Effect of older maternal age on the risk of spontaneous preterm labor: a population-based study

Author
McIntyre, Safina
Newburn-Cook, Christine V.
O’Brien, Beverley
Demianczuk, Nestor N.
Faculty Advisor
Date
2009
Keywords
women , older maternal age , first birth , nulliparous women , pregnancy complications , perinatal data , risk models , spontaneous preterm labor , risk factor , cohort study
Abstract (summary)
To determine if older maternal age (35 years and older) at first birth was an independent risk factor for spontaneous preterm labor, we conducted a retrospective population-based cohort study. Using provincial perinatal data, we developed separate risk models for low- and high-risk women using multivariate logistic regression. We found that older maternal age exerted a direct and independent effect on spontaneous preterm labor for both nulliparous women with no preexisting chronic illnesses or pregnancy complications (low-risk) and nulliparous women who did not have any preexisting chronic illnesses, but developed one or more pregnancy complications (high-risk). Over the past several decades, the proportion of women delaying the birth of their first child until 35 years and older has increased significantly in developed countries, both in North America and Europe. In the United States, for example, births to nulliparous women 35 to 39 years of age and women 40 to 44 years increased by 36% and 70%, respectively (Cnattingius & Stephannson, 2002; Heffner, 2004). With increasing numbers of women postponing childbearing until their later reproductive years, there is increased awareness and concern among women and health care providers about the impact of advanced maternal age on maternal morbidity, the increased risk of obstetric interventions, and adverse pregnancy outcomes, including preterm birth. The results of studies on the relation between increased maternal age and preterm birth have led to inconsistent conclusions. One limitation was the failure by most researchers to investigate the heterogeneity of preterm birth. Therefore, we conducted a retrospective population-based cohort study to determine if older maternal age (35 years and older) at first birth was an independent risk factor for spontaneous preterm labor. To our knowledge this was the first such study designed specifically to examine if older maternal age acts directly or indirectly on the risk of spontaneous preterm labor. Realizing that not all women of older maternal age are a homogeneous group, we developed separate risk models for low- and high-risk women. We found that older maternal age exerted a direct and independent effect on spontaneous preterm labor for both nulliparous women with no preexistisng illnesses or pregnancy complications (low-risk) and nulliparous women who did not have any preexisting chronic illnesses but developed one or more pregnancy complications (high-risk). It is important to identify risk factors for preterm birth that are amenable to change; resulting interventions possibly could have long-lasting and far-reaching effects.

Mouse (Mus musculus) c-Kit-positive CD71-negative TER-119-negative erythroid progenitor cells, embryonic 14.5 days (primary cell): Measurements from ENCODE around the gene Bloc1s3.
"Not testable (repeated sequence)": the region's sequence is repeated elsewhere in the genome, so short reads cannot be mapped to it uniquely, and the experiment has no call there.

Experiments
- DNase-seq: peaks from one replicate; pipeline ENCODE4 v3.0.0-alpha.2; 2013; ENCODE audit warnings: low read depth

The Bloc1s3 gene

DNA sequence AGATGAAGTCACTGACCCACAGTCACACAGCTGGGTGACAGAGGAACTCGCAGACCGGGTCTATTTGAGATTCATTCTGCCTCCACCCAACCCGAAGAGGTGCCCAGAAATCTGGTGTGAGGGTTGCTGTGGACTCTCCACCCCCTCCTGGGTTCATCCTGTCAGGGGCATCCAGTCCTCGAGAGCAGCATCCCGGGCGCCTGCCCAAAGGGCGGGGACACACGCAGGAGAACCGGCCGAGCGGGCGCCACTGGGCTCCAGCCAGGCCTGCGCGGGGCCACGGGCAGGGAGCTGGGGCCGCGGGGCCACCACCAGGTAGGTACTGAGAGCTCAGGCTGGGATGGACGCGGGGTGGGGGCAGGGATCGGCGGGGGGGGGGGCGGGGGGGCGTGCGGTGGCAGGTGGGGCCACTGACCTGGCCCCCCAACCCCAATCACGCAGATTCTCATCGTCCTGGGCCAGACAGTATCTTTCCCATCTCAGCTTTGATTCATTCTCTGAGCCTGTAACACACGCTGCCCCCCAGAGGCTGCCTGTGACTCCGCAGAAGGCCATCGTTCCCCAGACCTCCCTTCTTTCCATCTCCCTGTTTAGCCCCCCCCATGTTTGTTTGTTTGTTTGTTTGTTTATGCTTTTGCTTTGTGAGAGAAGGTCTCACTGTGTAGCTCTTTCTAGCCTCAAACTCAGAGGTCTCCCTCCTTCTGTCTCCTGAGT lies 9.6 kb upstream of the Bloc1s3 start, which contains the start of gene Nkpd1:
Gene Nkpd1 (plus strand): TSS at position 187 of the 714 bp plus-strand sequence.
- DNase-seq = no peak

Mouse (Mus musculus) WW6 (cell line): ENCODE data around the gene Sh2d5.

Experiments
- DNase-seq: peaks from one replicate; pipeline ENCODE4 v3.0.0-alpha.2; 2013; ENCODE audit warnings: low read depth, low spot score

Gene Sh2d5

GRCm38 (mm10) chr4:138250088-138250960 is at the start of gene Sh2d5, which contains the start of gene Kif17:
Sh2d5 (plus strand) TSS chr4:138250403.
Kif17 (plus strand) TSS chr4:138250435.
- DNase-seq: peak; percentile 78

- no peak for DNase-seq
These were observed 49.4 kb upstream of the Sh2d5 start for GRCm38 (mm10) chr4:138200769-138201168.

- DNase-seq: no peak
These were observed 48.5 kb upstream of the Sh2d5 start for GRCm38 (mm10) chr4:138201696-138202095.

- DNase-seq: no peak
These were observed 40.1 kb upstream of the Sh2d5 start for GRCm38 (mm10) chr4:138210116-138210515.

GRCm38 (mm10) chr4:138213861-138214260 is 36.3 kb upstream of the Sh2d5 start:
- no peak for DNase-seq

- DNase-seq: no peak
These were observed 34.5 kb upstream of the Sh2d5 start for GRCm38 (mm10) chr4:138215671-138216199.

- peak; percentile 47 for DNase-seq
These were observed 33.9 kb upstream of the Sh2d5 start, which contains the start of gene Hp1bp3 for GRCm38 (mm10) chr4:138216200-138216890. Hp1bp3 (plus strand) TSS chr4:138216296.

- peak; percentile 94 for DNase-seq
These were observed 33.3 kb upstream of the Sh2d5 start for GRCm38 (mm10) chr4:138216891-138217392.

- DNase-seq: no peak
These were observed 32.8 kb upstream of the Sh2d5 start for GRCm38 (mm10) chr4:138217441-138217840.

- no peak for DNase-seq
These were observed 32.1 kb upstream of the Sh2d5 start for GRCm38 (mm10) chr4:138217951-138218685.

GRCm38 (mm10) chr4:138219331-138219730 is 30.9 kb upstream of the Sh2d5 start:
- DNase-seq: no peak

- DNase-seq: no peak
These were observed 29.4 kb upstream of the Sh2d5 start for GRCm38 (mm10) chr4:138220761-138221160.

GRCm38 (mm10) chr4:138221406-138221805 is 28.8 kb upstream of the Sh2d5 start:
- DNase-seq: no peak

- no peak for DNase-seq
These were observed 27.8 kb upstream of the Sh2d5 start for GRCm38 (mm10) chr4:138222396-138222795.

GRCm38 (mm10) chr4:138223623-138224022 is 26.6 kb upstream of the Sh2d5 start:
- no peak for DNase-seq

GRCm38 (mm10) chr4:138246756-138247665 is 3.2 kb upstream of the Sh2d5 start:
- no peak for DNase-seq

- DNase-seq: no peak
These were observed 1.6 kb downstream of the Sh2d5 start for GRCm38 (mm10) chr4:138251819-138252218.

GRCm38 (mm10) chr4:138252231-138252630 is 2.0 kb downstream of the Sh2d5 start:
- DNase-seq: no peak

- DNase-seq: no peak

Publication Information
Hassan McIntyre, S., Newburn-Cook, C. V., O'Brien, B., & Demianczuk, N. (2009). Effect of older maternal age on the risk of spontaneous preterm labour: A population-based study. Health Care for Women International, 30, 670-689. DOI: 10.1080/07399330802596473
DOI
Notes
Item Type
Article
Language
English
Rights
All Rights Reserved